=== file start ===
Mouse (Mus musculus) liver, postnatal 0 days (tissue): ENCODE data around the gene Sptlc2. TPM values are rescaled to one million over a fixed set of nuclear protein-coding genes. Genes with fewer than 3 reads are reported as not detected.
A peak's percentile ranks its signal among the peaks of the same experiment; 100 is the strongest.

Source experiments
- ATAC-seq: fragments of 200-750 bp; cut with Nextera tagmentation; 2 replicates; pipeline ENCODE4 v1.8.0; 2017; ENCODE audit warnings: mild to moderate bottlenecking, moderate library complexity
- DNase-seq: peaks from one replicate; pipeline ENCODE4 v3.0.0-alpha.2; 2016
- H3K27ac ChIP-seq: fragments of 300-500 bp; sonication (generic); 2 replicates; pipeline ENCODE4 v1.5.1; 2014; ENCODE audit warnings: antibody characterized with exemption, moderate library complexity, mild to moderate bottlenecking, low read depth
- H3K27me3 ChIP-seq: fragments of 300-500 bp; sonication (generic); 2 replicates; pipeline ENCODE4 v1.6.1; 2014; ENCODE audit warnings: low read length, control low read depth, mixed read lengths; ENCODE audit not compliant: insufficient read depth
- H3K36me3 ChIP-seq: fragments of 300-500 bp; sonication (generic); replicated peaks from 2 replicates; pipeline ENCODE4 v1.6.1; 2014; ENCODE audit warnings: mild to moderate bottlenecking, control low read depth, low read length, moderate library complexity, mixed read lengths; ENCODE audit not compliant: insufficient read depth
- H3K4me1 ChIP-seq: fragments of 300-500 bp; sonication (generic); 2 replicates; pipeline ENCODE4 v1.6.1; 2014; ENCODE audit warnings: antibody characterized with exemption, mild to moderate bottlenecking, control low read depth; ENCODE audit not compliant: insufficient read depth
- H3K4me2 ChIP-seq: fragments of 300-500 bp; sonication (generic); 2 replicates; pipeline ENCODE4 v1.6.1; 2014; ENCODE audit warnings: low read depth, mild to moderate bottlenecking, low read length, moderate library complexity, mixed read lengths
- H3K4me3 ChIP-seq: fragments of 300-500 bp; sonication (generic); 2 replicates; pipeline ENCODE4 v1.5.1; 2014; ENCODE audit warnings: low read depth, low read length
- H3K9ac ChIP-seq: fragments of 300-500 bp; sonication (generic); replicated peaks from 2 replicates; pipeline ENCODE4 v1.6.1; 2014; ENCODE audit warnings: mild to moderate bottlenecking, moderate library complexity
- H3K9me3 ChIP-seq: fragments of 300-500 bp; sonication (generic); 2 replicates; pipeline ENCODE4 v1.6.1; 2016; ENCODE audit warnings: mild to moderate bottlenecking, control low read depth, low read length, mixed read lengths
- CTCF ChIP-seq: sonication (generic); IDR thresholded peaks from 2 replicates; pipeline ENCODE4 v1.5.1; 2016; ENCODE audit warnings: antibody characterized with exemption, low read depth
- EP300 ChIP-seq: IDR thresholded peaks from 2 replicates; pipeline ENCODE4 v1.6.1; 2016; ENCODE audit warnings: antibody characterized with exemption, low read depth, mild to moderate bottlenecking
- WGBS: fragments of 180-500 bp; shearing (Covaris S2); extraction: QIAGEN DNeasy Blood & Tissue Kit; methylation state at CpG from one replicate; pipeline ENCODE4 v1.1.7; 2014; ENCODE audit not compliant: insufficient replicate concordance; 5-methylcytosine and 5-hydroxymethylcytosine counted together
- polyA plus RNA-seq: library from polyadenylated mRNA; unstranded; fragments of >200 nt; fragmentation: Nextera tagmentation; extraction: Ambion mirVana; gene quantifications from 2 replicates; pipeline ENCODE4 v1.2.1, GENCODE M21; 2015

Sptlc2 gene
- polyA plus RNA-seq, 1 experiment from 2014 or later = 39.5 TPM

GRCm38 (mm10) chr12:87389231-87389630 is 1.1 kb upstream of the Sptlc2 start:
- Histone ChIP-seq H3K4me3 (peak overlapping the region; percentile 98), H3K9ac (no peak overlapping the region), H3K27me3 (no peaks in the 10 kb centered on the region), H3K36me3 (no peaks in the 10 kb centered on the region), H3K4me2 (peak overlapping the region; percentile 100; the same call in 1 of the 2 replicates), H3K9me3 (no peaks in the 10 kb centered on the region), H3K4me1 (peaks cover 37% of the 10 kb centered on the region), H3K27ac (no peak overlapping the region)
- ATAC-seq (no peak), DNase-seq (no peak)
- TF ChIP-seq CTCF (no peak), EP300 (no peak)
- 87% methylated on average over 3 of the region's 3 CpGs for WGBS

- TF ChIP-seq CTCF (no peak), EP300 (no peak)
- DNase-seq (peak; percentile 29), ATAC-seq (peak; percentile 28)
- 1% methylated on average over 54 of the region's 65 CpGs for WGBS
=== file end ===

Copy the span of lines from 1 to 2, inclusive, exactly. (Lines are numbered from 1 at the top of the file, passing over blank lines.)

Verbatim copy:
Mouse (Mus musculus) liver, postnatal 0 days (tissue): ENCODE data around the gene Sptlc2. TPM values are rescaled to one million over a fixed set of nuclear protein-coding genes. Genes with fewer than 3 reads are reported as not detected.
A peak's percentile ranks its signal among the peaks of the same experiment; 100 is the strongest.